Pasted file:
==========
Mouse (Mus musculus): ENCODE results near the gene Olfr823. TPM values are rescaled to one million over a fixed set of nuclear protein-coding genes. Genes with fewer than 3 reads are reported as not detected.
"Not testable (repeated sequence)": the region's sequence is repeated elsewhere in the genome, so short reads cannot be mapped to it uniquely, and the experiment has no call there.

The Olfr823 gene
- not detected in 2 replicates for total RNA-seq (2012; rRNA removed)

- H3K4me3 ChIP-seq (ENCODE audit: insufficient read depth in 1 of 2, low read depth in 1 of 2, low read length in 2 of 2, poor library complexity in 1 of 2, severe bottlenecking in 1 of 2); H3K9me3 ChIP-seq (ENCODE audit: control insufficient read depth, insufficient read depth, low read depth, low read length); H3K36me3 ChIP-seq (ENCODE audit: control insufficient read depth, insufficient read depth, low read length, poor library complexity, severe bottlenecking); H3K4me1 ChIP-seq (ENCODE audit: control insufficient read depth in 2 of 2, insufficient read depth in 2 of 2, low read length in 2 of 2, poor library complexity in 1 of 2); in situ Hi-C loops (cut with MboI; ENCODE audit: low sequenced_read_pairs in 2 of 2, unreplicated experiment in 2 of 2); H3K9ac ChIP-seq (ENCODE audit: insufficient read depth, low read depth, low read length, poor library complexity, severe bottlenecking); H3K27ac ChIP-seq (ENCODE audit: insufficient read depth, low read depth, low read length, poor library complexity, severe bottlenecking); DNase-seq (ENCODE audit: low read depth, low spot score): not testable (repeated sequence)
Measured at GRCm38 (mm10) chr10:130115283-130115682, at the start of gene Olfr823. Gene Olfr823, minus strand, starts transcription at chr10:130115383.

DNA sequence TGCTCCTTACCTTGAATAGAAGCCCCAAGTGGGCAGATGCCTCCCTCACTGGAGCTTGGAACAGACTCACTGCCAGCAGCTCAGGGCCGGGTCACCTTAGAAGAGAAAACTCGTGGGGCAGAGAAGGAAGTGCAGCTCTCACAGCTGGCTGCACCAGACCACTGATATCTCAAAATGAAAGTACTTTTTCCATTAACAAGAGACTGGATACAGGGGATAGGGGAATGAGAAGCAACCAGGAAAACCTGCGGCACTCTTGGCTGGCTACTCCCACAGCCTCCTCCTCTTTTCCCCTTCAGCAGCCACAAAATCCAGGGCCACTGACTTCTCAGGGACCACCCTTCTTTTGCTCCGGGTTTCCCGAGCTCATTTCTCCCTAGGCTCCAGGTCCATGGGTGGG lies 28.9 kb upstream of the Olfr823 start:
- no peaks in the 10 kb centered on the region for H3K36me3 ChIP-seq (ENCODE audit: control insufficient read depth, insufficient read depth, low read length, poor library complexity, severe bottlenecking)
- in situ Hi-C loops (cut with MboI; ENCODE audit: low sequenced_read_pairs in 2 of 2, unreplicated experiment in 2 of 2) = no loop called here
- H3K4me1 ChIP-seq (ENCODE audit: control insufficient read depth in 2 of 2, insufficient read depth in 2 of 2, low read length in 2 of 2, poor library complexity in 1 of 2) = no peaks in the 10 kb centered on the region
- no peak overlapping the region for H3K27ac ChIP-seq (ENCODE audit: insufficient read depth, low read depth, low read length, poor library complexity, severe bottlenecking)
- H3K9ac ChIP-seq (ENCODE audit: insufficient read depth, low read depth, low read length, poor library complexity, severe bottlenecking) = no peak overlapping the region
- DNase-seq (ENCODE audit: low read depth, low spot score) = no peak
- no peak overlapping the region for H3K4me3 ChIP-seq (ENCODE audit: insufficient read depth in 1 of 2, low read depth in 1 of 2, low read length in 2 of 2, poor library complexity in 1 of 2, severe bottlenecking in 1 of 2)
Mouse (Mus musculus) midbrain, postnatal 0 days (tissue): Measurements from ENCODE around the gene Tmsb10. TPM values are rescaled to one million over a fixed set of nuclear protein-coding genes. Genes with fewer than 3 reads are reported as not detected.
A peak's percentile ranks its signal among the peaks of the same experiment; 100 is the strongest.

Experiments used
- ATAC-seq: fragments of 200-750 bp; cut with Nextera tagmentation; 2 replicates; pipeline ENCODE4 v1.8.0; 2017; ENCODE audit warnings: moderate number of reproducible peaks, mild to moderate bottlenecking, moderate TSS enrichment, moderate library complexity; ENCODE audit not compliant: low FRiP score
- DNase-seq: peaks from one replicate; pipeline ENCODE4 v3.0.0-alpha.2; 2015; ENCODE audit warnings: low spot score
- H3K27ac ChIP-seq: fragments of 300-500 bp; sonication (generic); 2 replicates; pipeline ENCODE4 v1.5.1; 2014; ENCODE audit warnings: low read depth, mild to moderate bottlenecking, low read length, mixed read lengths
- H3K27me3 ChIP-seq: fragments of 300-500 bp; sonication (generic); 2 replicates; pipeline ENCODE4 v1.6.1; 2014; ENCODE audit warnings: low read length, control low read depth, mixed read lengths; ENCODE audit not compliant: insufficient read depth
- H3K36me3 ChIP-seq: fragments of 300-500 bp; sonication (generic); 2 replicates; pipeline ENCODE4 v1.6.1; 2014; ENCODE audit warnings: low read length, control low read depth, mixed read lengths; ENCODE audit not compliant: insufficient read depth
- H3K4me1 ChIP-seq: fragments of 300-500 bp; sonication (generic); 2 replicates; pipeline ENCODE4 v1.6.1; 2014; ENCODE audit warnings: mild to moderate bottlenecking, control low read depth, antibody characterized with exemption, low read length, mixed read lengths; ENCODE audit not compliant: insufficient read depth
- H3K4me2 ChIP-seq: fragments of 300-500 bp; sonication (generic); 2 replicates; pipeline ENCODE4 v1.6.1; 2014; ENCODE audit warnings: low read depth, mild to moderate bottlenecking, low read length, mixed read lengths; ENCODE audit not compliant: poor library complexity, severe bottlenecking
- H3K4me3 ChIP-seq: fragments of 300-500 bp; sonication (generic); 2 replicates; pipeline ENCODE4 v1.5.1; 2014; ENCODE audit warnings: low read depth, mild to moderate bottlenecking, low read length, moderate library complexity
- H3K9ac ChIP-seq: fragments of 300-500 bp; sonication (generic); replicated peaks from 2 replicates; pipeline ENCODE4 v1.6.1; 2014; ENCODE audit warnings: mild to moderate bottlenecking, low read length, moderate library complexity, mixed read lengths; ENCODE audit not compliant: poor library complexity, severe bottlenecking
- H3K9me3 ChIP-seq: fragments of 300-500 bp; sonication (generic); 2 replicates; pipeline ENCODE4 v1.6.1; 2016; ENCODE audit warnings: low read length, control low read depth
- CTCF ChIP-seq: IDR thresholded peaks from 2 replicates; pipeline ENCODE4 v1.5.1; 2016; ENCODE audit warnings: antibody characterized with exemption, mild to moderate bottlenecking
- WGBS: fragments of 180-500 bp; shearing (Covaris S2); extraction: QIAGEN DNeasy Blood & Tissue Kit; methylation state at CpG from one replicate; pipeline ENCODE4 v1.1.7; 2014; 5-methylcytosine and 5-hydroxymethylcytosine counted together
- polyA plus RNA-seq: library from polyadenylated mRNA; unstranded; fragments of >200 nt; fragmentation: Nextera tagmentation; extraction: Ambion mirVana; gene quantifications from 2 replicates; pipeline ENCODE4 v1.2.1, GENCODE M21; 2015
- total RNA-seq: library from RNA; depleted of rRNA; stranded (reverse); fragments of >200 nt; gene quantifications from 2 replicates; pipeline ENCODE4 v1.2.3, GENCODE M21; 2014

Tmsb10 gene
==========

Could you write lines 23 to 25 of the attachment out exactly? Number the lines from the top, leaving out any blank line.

- H3K4me1 ChIP-seq: fragments of 300-500 bp; sonication (generic); 2 replicates; pipeline ENCODE4 v1.6.1; 2014; ENCODE audit warnings: mild to moderate bottlenecking, control low read depth, antibody characterized with exemption, low read length, mixed read lengths; ENCODE audit not compliant: insufficient read depth
- H3K4me2 ChIP-seq: fragments of 300-500 bp; sonication (generic); 2 replicates; pipeline ENCODE4 v1.6.1; 2014; ENCODE audit warnings: low read depth, mild to moderate bottlenecking, low read length, mixed read lengths; ENCODE audit not compliant: poor library complexity, severe bottlenecking
- H3K4me3 ChIP-seq: fragments of 300-500 bp; sonication (generic); 2 replicates; pipeline ENCODE4 v1.5.1; 2014; ENCODE audit warnings: low read depth, mild to moderate bottlenecking, low read length, moderate library complexity